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Enron Case Study

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The Enron Collapse

By: Jeff Porter

Kevin Clark

Jared Sabelhaus

February 18, 2005

Introduction

Companies have mission statements that often read like inspirational leaflets.

Enron's mission was at first to be the world's greatest energy company then later revised

in early 2001 to be the "world's greatest company". In the late 1990's, Enron seemed to

have accomplished their mission accumulating vast amounts of assets, had the

intellectually elite at the helm, a political climate in their favor and numerous

opportunities to expand. Enron gave all appearances of a vastly superior company that

could do no wrong. The thing about king of the mountain is that the ones on top never

seem to stay there for very long and in Enron's case the fall from corporate mountain was

spectacular and felt all over the world. Over the course of three short years Enron went

from the seventh largest company in the U.S. to financial ruin. However deep and

impressive their intelligent managerial pool was; internal flaws led to a slide of epic

standards. In our report, we will analyze these internal flaws that include inadequate

control measures, a hostile environment and flawed accounting and financing methods.

Because of the financial severity which the company was in we concluded that Filing

Chapter 11 bankruptcy was the only option for Enron and therefore will be assumed in

our report. When we asked Rich Kidwell if there was anything Enron could have done to

keep from filing Chapter 11 he said "I don't know if there was anything that they could

do. Enron was like a house of cards and it was only a matter of time before they were

blown down." We examined different ideas on how to transform these flaws and then

suggest which idea we feel is best suited to the needs of this company.

Assumptions

While writing this paper we assumed the following points:

* Enron has already filed for Chapter 11 bankruptcy.

* Enron is unique in regards to size and operations (accounting methods and

actions) compared to other regulated commodity companies.

* Due to Enron's aggressive accounting we understand the financial ratios that are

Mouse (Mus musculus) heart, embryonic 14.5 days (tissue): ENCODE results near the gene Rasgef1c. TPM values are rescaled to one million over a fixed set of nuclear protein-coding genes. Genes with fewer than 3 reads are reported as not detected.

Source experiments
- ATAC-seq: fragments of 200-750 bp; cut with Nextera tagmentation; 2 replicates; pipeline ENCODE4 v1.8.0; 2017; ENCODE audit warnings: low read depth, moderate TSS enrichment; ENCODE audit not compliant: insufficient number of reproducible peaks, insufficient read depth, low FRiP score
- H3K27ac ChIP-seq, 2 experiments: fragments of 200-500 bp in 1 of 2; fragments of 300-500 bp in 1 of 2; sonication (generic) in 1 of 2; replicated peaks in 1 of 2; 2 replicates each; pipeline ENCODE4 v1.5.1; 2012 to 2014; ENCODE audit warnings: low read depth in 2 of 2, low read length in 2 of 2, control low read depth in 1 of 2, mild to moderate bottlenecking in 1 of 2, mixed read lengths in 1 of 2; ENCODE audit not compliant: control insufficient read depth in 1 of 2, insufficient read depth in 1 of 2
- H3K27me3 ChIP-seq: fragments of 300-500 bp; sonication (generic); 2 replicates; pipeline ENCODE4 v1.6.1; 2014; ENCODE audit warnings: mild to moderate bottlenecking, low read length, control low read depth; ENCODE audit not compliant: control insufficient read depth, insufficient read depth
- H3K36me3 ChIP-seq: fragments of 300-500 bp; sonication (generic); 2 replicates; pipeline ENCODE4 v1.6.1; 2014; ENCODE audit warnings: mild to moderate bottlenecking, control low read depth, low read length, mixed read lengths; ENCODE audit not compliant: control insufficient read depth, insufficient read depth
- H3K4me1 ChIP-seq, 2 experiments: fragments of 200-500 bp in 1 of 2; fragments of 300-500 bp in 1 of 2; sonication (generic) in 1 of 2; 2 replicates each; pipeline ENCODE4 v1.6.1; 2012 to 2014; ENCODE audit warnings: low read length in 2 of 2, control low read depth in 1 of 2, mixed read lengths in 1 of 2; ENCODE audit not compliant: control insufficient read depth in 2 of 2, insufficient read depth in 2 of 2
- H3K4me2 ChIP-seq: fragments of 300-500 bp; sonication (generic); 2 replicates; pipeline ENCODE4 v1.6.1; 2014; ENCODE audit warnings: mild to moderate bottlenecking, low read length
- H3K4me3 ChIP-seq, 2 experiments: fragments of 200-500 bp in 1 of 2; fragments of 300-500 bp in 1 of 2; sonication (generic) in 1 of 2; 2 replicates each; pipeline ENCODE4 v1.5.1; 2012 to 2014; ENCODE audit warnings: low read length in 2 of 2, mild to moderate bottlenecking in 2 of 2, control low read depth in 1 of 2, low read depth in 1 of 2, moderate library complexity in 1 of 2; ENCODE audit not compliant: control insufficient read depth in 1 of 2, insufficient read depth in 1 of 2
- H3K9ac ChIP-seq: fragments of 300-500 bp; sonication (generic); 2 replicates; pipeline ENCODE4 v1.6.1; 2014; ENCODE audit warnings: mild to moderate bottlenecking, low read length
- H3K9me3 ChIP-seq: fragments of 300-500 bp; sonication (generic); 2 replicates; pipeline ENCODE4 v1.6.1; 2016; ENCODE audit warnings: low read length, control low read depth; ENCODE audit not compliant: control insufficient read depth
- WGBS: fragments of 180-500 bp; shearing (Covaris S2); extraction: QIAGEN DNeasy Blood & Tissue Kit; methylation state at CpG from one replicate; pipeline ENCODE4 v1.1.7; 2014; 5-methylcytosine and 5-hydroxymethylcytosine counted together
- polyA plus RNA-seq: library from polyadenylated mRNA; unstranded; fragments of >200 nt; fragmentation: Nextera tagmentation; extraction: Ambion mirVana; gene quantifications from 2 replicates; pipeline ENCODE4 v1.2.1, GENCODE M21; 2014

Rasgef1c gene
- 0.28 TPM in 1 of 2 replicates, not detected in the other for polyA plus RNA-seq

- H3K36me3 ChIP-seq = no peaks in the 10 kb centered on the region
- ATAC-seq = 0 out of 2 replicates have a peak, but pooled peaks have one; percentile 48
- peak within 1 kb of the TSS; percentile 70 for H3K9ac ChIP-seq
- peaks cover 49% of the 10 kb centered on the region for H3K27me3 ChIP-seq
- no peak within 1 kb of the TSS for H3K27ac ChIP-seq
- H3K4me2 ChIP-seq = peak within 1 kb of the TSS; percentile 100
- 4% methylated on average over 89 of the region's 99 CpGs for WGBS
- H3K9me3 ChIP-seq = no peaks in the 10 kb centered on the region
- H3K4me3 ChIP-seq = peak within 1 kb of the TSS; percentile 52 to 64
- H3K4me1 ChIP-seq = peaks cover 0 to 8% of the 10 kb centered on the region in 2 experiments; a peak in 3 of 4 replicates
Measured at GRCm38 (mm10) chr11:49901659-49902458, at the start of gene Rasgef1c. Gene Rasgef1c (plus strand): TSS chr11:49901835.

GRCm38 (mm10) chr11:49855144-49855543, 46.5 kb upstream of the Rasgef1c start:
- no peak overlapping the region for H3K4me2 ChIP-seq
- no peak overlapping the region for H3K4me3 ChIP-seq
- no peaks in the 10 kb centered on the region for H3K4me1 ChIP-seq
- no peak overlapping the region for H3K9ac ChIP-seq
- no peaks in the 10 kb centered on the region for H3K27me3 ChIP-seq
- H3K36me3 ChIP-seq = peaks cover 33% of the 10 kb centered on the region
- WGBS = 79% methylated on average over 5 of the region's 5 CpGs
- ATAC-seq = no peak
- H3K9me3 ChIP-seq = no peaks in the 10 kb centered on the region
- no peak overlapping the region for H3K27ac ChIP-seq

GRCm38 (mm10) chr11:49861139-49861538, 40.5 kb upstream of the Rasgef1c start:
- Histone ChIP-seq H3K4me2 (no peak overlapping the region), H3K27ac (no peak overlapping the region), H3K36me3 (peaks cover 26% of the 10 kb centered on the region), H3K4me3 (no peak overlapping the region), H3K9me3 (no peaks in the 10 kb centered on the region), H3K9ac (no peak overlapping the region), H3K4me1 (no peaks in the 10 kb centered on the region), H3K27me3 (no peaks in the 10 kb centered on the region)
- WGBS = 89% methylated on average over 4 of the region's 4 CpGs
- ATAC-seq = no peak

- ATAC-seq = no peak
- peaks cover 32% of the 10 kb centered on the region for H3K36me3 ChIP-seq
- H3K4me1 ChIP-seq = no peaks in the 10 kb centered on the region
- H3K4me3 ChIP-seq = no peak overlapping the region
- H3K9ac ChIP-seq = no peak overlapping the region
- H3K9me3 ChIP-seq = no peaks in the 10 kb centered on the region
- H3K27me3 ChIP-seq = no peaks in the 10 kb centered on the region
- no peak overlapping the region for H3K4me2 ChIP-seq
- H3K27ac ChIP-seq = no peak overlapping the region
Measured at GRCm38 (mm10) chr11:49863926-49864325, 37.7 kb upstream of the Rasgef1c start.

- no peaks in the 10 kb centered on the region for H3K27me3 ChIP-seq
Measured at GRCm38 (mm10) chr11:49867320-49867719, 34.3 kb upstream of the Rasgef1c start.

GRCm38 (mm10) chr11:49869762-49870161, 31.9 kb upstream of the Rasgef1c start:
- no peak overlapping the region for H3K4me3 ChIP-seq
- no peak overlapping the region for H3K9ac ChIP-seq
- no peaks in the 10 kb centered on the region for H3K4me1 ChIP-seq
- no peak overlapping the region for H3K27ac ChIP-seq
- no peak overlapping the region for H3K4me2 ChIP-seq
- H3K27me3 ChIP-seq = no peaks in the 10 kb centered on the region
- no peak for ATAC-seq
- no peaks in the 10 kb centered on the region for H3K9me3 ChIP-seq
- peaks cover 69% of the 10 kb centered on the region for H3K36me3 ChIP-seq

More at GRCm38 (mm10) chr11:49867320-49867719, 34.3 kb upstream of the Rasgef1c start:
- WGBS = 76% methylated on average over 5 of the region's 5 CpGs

computed using Enron's financial statements are more than likely not going to

give an accurate or clear picture of the company's current status.

Brief History

* 1985- Enron is formed by merger of Houston Natural Gas and InterNorth

creating the largest company owned natural gas pipeline.

* 1989- Enron opens its Gas Bank, where consumers can buy long-term

supplies of natural gas at a fixed price, setting the stage to become a

commodity trading company.

* 1990-1998- Enron expands its holdings in the U.K., Europe, South

America, and India. Enron in this time moved away from natural gas and

pipeline operations instead focusing more on marketing other energyrelated

commodities.

* 1999- Enron launches its broadband services and Enron Online.

* August 2000- Enron's share price reaches an all time high of $90, ranking

it the seventh largest energy company in the world.

* October 2001- Enron post its first quarterly loss in four years, $618

million and a reduction in shareholder equity by over $1 billion dollars.

* December 2, 2001- Enron files for bankruptcy protection.

S.W.O.T. Analysis

Strengths

Enron is the largest company-owned natural gas pipeline system in the United

States and is ranked seventh on the Fortune 500 giving it an established name with

credibility. Another strength of the company would be its reputation and public

perception. Enron has a competitive and almost monopolistic advantage over its

competitors because they are the largest energy provider. They also have market-making

abilities that result in price and service advantages (26).

Weaknesses

It is easy to target Enron's weaknesses in the company. They have a lack of

ethical and moral behavior among employees and auditors by engaging in deceitful and

wrongful acts. Management has a lack of control and conflicts of interest occur in

numerous transactions. The culture of Enron was all about results therefore, expectations

of financial statements were high and employees were told to make up for losses.

Opportunities

Name recognition is an opportunity for Enron. Society recognizes Enron as a high

quality energy provider. There are many opportunities for Enron to expand or use to their

advantage the many assets they have such as pipeline. Deregulation of the energy

industry in the 1970s allowed Enron the opportunity to grow

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